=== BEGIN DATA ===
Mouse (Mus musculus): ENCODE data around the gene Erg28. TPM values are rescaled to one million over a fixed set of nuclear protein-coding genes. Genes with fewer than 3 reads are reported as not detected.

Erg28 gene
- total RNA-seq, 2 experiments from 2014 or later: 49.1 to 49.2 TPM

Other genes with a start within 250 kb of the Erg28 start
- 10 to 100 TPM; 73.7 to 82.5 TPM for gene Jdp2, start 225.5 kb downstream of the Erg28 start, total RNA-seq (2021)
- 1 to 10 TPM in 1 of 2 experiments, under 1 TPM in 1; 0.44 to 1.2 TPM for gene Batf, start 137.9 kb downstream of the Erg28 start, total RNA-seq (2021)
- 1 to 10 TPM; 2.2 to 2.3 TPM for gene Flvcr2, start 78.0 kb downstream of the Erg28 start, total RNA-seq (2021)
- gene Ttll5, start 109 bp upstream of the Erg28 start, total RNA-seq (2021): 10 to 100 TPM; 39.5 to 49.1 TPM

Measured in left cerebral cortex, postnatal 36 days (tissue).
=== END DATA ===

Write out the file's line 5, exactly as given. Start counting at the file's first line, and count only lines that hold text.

- 10 to 100 TPM; 73.7 to 82.5 TPM for gene Jdp2, start 225.5 kb downstream of the Erg28 start, total RNA-seq (2021)